The LGBT legal organization Movilh launched the campaign that would eventually result in Chile's new legislation on same-sex marriage. Photo: Javier Ignacio Acuña Ditzel. Source: Flickr.


Chile legalizes same-sex marriage - more countries are next

On December 31, LGBTQ people cheered as the Chilean parliament, after a four-year process, finally voted in favor of legalizing same-sex marriage. Thus, Chile joined the now XNUMX countries where people of the same sex are allowed to marry each other.

The start of the debate on same-sex marriage in Chile came in September 2010, when the gay couple César Peralta and Hans Arias asked parliament for permission to marry - aware that their request would probably be rejected. With the support of the LGBTQ legal movement Movilh, the couple used the refusal as fuel to start a fight with the goal of legalizing same-sex marriage. However, it took until 2017 before the then president Michelle Bachelet presented a bill which would allow marriage even for same-sex couples.

The bill created a short-lived momentum that was lost when the conservative Sebastían Piñera took office as president in March the following year. As an opponent of same-sex marriage for many years, he surprised many when he suddenly changed his mind. In June 2021, he held a speech where he not only expressed his support for the above-mentioned bill but also made a promise to speed up the process of approving it. This finally led to the December vote, in which the proposal won by an overwhelming majority in both chambers.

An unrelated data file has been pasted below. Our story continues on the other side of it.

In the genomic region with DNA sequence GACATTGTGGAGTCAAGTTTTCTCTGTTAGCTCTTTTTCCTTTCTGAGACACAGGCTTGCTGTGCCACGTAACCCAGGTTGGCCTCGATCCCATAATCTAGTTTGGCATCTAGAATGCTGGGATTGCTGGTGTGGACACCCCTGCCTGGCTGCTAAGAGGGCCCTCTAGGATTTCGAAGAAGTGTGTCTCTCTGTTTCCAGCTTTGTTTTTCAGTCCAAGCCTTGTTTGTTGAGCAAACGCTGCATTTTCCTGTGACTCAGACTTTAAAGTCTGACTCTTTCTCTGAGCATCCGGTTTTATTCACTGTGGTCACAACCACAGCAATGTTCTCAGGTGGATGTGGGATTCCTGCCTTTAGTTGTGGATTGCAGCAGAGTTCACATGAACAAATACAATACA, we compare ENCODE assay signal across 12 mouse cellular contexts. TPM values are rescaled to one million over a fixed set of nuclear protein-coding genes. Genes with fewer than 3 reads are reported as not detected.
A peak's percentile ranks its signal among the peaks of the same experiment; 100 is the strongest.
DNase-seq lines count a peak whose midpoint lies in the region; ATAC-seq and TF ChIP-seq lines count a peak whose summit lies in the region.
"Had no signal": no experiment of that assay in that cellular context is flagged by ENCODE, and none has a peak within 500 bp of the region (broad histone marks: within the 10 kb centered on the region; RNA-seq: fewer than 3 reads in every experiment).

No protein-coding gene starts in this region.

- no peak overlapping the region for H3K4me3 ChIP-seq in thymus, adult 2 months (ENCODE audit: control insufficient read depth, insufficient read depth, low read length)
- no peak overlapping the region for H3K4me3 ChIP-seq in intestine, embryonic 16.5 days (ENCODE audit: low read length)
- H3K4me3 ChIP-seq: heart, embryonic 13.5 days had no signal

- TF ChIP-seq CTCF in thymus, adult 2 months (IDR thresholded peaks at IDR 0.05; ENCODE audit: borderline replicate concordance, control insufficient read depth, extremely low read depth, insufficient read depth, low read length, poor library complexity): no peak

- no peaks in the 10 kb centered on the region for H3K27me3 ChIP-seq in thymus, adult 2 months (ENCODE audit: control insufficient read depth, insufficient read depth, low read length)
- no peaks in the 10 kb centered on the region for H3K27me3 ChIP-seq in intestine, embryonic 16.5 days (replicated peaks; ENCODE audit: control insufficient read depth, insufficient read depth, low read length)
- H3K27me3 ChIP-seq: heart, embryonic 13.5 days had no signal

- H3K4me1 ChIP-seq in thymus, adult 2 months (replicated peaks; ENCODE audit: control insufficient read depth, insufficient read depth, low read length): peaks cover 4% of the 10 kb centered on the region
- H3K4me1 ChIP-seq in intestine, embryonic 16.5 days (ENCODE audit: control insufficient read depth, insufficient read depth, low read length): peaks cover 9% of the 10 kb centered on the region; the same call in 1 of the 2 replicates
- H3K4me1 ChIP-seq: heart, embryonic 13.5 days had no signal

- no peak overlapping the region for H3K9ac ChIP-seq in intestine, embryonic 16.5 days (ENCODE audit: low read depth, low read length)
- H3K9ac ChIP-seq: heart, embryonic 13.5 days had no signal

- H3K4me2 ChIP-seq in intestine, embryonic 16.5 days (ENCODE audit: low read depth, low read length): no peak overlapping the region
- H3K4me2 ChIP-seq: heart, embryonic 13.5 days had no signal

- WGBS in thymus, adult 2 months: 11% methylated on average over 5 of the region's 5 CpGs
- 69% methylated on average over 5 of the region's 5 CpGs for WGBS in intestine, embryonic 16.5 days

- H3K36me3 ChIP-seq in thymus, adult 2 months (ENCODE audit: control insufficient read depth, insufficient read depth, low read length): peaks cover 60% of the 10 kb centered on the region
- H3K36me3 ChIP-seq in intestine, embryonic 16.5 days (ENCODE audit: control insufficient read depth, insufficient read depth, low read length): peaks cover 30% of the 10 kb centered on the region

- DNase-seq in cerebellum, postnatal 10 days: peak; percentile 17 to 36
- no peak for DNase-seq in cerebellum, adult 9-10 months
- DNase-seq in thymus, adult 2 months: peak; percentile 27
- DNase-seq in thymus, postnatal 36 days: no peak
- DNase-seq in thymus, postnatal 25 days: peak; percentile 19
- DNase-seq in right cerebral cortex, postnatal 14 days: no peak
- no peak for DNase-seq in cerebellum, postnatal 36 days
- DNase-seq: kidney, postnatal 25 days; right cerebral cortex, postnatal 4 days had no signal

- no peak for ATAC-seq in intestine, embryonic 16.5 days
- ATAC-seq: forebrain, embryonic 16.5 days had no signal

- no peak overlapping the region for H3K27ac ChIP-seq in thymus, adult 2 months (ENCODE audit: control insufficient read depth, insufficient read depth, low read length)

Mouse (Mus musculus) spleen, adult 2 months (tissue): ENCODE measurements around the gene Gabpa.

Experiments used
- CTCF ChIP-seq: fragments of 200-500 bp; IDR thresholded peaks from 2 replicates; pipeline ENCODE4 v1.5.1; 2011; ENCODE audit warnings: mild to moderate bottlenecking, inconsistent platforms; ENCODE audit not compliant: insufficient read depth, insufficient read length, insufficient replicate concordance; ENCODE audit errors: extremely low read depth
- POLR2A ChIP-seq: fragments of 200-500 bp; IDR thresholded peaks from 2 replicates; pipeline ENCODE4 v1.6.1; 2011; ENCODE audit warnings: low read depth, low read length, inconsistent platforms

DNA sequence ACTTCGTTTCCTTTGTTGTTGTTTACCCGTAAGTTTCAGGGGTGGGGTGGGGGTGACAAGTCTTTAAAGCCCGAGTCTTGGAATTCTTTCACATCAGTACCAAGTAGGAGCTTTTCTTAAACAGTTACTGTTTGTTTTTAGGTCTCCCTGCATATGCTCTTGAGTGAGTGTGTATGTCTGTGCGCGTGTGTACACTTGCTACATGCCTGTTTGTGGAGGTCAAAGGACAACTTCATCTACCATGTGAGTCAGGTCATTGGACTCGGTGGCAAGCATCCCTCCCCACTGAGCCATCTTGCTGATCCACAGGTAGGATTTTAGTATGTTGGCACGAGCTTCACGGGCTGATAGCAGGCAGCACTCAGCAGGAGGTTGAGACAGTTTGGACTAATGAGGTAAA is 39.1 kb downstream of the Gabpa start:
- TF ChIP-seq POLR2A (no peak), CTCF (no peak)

The change in the law not only means that same-sex couples are allowed to marry, but it also gives them the right to adopt children on the same terms as heterosexual couples. 

César Peralta, who started the fight more than ten years earlier, could not hold back his tears when the result was announced.

- I am so happy to have been a part of this, he says New York Times.

Change of power worries LGBTQ people

The new law will be one of the last Sebastían Piñera has time to decide on during his term, as he will soon be replaced by a new president. The choice is between right-wing conservative José Antonio Kast and the more progressive Gabriel Boric, whose views differ on many points - including same-sex marriage. While the former student activist Gabriel Boric went out with his support for the new law Former Congressman José Antonio Kast has been more critical.

- We respect democracy, but that does not mean that we change our beliefs, he says New York Times. For us, marriage is a union between a man and a woman.

Former Congressman José Antonio Kast is one of two candidates in Chile's upcoming presidential election on December 19. Photo: Mediabanco Agencia. Source: Flickr.

Although the law on same-sex marriage is expected to be printed before the final presidential election on December 19, future uncertainty has cast a shadow over the celebrations for some of the country's citizens. One of those who is worried is Isabel Amor, the leader of the LGBTQ legal organization Iguales.